From Royal Astronomical Society's citation:
... in recognition of his outstanding personal research and leadership in astronomy that make him one of the most influential British astronomers of the last three decades.
During his career, Richard Ellis has played a key role in cosmology and astronomical instrumentation. In the 1990s he used the Hubble Space Telescope to solve the 'faint blue galaxy' problem, identifying the transformation of irregular galaxies into more quiescent systems. Since then he has made major progress in understanding why galaxies are grouped into the 'Hubble sequence' and in recent years has used gravitational lensing to find some of the most distant objects in the universe, with redshifts from 6 to 10.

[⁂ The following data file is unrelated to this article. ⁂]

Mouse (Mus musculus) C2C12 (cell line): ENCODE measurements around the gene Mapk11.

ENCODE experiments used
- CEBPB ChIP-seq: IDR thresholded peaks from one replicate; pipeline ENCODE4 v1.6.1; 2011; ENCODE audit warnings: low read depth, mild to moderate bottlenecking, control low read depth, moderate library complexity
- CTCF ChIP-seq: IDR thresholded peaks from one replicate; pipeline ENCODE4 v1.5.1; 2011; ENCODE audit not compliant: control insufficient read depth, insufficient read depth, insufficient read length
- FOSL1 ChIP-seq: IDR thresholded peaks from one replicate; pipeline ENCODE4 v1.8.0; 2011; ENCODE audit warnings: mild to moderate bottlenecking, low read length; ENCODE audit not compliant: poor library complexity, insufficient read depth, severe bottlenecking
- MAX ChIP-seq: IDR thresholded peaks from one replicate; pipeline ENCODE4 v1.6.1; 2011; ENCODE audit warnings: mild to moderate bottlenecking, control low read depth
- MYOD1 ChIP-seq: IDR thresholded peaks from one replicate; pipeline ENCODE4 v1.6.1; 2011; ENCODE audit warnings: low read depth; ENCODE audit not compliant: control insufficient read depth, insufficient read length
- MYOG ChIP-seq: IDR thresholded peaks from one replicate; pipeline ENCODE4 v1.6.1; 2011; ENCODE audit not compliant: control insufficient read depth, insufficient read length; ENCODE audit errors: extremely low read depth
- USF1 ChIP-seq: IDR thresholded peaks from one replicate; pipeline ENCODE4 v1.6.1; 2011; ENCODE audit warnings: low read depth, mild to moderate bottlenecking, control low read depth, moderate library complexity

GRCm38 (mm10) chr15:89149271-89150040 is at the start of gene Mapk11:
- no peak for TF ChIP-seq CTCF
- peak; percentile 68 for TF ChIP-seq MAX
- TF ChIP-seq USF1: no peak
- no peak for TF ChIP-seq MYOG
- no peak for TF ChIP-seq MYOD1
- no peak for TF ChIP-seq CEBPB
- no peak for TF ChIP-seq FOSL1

Prior to Caltech, Richard held posts including Director of the Institute of Astronomy in Cambridge and Professor of Astronomy at Durham University. During this time he led the 2-degree Field Galaxy Redshift Survey (2dFGRS), the first large-scale (and highly
successful) cosmology project. Subsequently he has gone on to lead a team proposing a wide-field spectrograph for the Subaru telescope on Hawaii that would be the natural successor to 2dFGRS and is playing a key role in the efforts to build a 30-m telescope.
Richard is the co-author of 340 refereed papers receiving more than 41000 citations, with three of his papers each having more than 1000 citations, giving him a publication record of immense stature. With all-round vision, science leadership and a rich legacy of contributions to cosmology, he is a very worthy recipient of the Gold Medal.